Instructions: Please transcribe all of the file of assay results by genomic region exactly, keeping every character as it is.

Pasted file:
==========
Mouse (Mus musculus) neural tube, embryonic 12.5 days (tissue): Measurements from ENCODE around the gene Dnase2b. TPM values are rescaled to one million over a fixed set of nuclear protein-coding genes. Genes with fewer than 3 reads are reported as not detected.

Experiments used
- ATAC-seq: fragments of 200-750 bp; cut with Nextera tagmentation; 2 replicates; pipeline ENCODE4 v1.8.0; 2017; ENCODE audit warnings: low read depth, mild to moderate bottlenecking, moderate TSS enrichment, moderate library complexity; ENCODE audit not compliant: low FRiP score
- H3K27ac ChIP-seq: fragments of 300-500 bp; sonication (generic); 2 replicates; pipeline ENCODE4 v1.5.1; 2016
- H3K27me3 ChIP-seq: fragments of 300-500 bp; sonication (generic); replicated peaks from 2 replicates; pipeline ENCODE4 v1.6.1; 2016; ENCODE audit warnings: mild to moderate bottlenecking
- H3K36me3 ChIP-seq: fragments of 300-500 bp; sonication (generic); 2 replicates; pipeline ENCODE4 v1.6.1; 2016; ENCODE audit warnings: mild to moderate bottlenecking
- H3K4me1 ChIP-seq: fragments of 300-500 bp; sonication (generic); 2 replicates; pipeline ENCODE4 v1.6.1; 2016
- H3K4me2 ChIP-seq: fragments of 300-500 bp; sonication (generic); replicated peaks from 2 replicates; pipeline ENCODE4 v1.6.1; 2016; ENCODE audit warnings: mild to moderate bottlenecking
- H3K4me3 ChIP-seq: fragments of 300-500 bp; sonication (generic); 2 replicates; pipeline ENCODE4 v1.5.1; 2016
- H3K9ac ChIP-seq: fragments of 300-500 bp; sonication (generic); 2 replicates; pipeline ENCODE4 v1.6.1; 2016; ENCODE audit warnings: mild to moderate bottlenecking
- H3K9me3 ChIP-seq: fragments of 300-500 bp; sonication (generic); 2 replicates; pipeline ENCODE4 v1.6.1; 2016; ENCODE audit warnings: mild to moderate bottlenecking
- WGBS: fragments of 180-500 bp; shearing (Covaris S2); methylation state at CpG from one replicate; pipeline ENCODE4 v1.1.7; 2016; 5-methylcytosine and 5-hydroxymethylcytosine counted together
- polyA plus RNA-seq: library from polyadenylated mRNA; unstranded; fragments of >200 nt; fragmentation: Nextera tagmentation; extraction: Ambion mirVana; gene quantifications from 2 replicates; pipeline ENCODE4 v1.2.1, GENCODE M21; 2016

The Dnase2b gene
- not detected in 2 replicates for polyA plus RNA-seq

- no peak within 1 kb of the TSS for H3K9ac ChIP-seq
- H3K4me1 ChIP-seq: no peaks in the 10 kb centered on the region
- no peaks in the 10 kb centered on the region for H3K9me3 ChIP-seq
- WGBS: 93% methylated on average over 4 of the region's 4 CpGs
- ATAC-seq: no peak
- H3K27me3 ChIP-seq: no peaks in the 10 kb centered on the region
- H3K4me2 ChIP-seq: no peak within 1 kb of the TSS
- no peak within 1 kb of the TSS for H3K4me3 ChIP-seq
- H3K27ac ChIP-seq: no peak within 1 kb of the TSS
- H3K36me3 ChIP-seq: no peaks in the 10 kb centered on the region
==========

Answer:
Mouse (Mus musculus) neural tube, embryonic 12.5 days (tissue): Measurements from ENCODE around the gene Dnase2b. TPM values are rescaled to one million over a fixed set of nuclear protein-coding genes. Genes with fewer than 3 reads are reported as not detected.

Experiments used
- ATAC-seq: fragments of 200-750 bp; cut with Nextera tagmentation; 2 replicates; pipeline ENCODE4 v1.8.0; 2017; ENCODE audit warnings: low read depth, mild to moderate bottlenecking, moderate TSS enrichment, moderate library complexity; ENCODE audit not compliant: low FRiP score
- H3K27ac ChIP-seq: fragments of 300-500 bp; sonication (generic); 2 replicates; pipeline ENCODE4 v1.5.1; 2016
- H3K27me3 ChIP-seq: fragments of 300-500 bp; sonication (generic); replicated peaks from 2 replicates; pipeline ENCODE4 v1.6.1; 2016; ENCODE audit warnings: mild to moderate bottlenecking
- H3K36me3 ChIP-seq: fragments of 300-500 bp; sonication (generic); 2 replicates; pipeline ENCODE4 v1.6.1; 2016; ENCODE audit warnings: mild to moderate bottlenecking
- H3K4me1 ChIP-seq: fragments of 300-500 bp; sonication (generic); 2 replicates; pipeline ENCODE4 v1.6.1; 2016
- H3K4me2 ChIP-seq: fragments of 300-500 bp; sonication (generic); replicated peaks from 2 replicates; pipeline ENCODE4 v1.6.1; 2016; ENCODE audit warnings: mild to moderate bottlenecking
- H3K4me3 ChIP-seq: fragments of 300-500 bp; sonication (generic); 2 replicates; pipeline ENCODE4 v1.5.1; 2016
- H3K9ac ChIP-seq: fragments of 300-500 bp; sonication (generic); 2 replicates; pipeline ENCODE4 v1.6.1; 2016; ENCODE audit warnings: mild to moderate bottlenecking
- H3K9me3 ChIP-seq: fragments of 300-500 bp; sonication (generic); 2 replicates; pipeline ENCODE4 v1.6.1; 2016; ENCODE audit warnings: mild to moderate bottlenecking
- WGBS: fragments of 180-500 bp; shearing (Covaris S2); methylation state at CpG from one replicate; pipeline ENCODE4 v1.1.7; 2016; 5-methylcytosine and 5-hydroxymethylcytosine counted together
- polyA plus RNA-seq: library from polyadenylated mRNA; unstranded; fragments of >200 nt; fragmentation: Nextera tagmentation; extraction: Ambion mirVana; gene quantifications from 2 replicates; pipeline ENCODE4 v1.2.1, GENCODE M21; 2016

The Dnase2b gene
- not detected in 2 replicates for polyA plus RNA-seq

- no peak within 1 kb of the TSS for H3K9ac ChIP-seq
- H3K4me1 ChIP-seq: no peaks in the 10 kb centered on the region
- no peaks in the 10 kb centered on the region for H3K9me3 ChIP-seq
- WGBS: 93% methylated on average over 4 of the region's 4 CpGs
- ATAC-seq: no peak
- H3K27me3 ChIP-seq: no peaks in the 10 kb centered on the region
- H3K4me2 ChIP-seq: no peak within 1 kb of the TSS
- no peak within 1 kb of the TSS for H3K4me3 ChIP-seq
- H3K27ac ChIP-seq: no peak within 1 kb of the TSS
- H3K36me3 ChIP-seq: no peaks in the 10 kb centered on the region